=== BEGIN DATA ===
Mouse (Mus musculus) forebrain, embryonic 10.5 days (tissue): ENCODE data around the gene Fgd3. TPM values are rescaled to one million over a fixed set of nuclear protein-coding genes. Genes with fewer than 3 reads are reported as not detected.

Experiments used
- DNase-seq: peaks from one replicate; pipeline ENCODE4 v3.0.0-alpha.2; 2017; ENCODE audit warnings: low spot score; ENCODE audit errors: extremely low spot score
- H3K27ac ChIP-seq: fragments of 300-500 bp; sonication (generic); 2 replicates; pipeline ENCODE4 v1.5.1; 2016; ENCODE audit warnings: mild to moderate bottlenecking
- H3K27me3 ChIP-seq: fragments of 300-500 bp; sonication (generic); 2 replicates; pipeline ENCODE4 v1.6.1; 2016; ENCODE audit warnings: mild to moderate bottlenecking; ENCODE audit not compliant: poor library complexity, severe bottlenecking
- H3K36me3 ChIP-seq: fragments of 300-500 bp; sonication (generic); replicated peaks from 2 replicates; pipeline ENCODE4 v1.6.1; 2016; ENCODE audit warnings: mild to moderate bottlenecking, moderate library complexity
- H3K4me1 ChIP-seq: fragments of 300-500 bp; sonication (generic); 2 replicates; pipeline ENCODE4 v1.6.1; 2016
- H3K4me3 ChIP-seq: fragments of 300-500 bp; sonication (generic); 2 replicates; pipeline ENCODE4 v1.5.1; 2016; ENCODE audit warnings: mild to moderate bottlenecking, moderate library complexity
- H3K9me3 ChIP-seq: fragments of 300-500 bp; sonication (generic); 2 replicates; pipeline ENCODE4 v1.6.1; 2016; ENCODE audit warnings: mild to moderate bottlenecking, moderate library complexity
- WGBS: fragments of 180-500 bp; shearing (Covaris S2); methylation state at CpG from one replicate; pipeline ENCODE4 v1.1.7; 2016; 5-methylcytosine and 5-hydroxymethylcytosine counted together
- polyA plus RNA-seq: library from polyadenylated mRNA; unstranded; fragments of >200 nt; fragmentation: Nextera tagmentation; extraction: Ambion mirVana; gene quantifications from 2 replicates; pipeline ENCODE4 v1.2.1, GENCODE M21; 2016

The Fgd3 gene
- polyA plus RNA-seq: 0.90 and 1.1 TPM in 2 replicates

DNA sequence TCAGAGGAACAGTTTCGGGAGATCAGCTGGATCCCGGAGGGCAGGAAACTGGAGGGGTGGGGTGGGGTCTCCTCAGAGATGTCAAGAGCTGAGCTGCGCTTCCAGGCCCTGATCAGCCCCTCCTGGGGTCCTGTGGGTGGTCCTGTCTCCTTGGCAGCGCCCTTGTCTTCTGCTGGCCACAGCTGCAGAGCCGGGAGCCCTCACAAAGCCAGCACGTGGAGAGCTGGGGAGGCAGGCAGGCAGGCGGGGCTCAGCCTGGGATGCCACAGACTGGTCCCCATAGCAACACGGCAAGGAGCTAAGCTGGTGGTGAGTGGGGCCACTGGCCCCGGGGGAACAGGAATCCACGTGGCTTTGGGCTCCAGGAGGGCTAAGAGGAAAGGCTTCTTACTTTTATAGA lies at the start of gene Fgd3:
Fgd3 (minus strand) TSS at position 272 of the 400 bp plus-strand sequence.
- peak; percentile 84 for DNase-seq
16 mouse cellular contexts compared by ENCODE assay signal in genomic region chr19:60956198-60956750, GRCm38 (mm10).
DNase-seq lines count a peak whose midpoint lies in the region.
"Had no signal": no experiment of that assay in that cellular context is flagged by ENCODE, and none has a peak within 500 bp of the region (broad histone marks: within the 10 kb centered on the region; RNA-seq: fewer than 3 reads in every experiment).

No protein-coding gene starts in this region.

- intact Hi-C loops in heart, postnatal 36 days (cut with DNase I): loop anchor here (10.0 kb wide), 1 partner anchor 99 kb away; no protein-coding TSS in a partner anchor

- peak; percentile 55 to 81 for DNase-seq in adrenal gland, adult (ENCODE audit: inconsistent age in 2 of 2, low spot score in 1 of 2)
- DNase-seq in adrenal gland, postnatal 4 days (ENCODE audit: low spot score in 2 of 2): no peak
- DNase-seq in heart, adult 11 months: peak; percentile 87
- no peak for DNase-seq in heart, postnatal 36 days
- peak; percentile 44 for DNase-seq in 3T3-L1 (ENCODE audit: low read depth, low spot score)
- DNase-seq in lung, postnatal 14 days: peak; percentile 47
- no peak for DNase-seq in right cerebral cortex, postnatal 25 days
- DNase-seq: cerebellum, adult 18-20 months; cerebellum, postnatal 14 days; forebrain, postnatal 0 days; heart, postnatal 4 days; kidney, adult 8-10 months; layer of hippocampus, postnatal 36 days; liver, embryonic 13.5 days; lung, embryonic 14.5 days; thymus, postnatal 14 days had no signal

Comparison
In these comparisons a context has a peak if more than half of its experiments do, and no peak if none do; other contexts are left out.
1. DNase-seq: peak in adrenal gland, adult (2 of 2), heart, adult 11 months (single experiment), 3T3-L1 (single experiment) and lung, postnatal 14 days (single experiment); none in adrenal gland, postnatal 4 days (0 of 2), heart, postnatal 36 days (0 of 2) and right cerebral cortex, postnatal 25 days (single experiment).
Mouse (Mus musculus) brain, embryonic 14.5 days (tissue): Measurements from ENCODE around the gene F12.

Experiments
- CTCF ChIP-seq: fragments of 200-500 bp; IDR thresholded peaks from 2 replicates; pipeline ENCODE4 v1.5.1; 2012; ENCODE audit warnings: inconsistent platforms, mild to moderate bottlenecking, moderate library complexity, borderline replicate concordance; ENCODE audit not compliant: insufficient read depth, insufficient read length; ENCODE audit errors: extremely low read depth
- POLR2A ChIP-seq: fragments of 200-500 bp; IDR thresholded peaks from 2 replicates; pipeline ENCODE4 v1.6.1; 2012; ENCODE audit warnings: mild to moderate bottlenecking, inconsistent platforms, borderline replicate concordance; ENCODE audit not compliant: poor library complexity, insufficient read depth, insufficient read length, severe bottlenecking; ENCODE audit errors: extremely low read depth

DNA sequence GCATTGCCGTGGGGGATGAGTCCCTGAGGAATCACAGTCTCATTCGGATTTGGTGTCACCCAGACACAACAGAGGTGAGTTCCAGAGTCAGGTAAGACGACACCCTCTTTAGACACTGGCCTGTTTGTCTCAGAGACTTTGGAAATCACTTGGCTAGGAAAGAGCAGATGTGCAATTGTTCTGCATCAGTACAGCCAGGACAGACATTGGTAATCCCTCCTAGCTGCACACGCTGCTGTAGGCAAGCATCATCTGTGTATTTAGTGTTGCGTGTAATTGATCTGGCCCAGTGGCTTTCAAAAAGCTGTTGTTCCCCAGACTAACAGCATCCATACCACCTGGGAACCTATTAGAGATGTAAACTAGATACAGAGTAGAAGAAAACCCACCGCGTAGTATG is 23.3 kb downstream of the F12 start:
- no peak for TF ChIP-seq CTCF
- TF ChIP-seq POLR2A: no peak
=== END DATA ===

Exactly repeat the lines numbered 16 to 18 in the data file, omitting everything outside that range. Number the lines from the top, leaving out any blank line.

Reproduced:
- peak; percentile 84 for DNase-seq
16 mouse cellular contexts compared by ENCODE assay signal in genomic region chr19:60956198-60956750, GRCm38 (mm10).
DNase-seq lines count a peak whose midpoint lies in the region.